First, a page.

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Israel Bonds Drop as Inflation May Delay Rate Cut; Shekel Gains

Israel’s benchmark bonds fell, pushing yields to a seven-week high, and the shekel rose on bets the central bank will keep interest rates steady this month after inflation and economic growth accelerated.

The yield on the 5.5 percent bonds maturing in January 2022 rose one basis point, or 0.01 percentage point, to 4.29 percent at the 4:30 p.m. close in Tel Aviv, the highest since July 1. The yield gained 12 basis points this week. Inflation erodes the value of fixed-income payments over time. The shekel gained 0.3 percent to 4.0353 a dollar at 4:50 p.m. in Tel Aviv.

The Bank of Israel will probably hold the key policy rate at 2.25 percent on Aug. 27, according to seven out of 13 economists surveyed by Bloomberg. Economic growth quickened to an annualized 3.2 percent in the second quarter from a revised 2.8 percent in the first quarter as exports and consumption rose, the Central Bureau of Statistics said today. Inflation climbed to 1.4 percent in July from 1 percent a month earlier as housing costs and taxes increased, the bureau said yesterday.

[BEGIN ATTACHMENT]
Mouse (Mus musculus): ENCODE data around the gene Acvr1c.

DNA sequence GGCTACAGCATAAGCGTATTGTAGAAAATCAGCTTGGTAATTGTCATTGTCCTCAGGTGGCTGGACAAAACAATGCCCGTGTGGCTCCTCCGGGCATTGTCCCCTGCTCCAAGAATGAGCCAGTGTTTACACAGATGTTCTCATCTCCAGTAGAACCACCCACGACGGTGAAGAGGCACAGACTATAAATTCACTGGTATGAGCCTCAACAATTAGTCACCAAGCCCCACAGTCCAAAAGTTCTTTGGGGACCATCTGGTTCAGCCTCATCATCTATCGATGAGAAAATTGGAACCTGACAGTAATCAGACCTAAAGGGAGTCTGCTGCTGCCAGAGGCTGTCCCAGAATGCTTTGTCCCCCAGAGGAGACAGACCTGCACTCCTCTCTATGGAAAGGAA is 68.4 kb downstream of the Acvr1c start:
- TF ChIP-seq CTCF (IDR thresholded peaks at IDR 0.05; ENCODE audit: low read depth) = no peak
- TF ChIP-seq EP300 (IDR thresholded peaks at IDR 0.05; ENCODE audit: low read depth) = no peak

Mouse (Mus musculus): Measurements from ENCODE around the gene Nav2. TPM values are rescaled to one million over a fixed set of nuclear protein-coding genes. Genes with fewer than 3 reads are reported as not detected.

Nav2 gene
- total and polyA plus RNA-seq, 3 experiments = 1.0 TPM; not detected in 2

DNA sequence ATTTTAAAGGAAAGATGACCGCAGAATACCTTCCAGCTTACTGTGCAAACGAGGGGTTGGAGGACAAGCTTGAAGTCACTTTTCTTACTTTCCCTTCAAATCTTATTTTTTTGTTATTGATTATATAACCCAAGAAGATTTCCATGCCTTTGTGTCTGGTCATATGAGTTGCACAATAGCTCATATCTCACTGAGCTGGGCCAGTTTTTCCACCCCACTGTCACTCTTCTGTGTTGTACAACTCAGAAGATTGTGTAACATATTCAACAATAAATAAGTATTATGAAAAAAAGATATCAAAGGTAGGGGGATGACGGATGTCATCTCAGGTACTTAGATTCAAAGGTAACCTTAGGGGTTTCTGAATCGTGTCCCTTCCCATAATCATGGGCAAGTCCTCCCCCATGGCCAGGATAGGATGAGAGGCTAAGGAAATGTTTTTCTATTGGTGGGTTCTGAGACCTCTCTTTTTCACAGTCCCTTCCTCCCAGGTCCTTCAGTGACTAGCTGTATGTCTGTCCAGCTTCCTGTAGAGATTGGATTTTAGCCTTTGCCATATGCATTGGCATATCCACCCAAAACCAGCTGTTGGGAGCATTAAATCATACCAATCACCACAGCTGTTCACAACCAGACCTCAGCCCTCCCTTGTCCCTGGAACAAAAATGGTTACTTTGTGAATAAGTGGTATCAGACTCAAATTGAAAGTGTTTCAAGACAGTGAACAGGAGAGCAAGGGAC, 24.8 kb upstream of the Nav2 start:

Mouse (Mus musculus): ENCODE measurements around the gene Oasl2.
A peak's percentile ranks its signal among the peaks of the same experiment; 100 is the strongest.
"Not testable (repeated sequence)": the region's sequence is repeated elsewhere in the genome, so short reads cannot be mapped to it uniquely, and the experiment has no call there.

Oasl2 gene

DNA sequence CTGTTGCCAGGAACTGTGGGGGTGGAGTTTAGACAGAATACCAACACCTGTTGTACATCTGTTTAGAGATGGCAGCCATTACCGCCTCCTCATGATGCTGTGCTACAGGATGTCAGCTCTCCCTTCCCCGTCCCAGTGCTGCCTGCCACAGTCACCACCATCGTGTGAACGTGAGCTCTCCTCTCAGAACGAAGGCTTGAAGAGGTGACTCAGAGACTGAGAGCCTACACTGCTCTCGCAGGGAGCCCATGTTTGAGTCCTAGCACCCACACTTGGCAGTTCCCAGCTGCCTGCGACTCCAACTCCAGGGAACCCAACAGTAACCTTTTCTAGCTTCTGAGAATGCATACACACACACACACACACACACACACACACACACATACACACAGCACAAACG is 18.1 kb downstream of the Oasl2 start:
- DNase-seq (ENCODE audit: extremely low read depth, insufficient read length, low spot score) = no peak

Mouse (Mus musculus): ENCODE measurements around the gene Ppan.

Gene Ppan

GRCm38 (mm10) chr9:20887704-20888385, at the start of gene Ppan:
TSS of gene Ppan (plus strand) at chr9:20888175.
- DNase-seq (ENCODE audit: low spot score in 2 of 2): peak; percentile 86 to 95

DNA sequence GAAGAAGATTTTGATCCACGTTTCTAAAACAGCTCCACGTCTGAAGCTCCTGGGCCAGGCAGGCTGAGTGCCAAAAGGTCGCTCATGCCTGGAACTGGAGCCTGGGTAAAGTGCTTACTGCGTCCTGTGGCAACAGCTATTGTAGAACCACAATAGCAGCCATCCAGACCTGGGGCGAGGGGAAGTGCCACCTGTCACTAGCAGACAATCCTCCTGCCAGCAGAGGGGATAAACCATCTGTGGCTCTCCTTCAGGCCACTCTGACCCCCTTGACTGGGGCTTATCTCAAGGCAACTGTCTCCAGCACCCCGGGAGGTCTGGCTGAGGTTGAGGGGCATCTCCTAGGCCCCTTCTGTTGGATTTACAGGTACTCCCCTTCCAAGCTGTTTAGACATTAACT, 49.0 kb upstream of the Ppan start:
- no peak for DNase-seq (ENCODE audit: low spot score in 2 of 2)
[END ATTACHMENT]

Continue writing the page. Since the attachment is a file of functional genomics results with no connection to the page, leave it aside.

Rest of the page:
“The Bank of Israel is likely to be concerned about the latest revival of the real estate market as well as rising inflation expectations and may postpone an interest-rate cut to later this year,” said Modi Shafrir, chief economist at Tel Aviv-based I.L.S. Brokers Ltd. “The growth data, which looks better than anticipated, is also adding to the likelihood that borrowing costs will remain unchanged this month.”

Nine economists were expecting growth of 2.5 percent, according to the median forecast on Bloomberg.

Higher Taxes

The central bank reduced interest rates twice this year, citing weakness in Europe’s economy. Six economists are forecasting another 25 basis-point reduction at this month’s rate-setting meeting. One-year interest rate swaps, an indicator of investor expectations for the benchmark rate in the period, gained one basis point to 2.15 percent. The swaps have increased 19 basis points this month.

Parliament this month approved raising value-added and income taxes, while the Finance Ministry in July increased taxes on beer and cigarettes. Food costs, including dairy, poultry and egg prices, are expected to climb by year-end, Israel’s Ministry of Agriculture said yesterday.

The two-year break-even rate, the yield difference between the inflation-linked bond and fixed-rate government bonds of similar maturity, rose seven basis points to 262, implying an average annual inflation rate of 2.62 percent.

The Tel Aviv Bond 40 Index, which measures inflation-linked and fixed-rate corporate bonds, rose 0.6 percent, the most since July 19, to 266.55.

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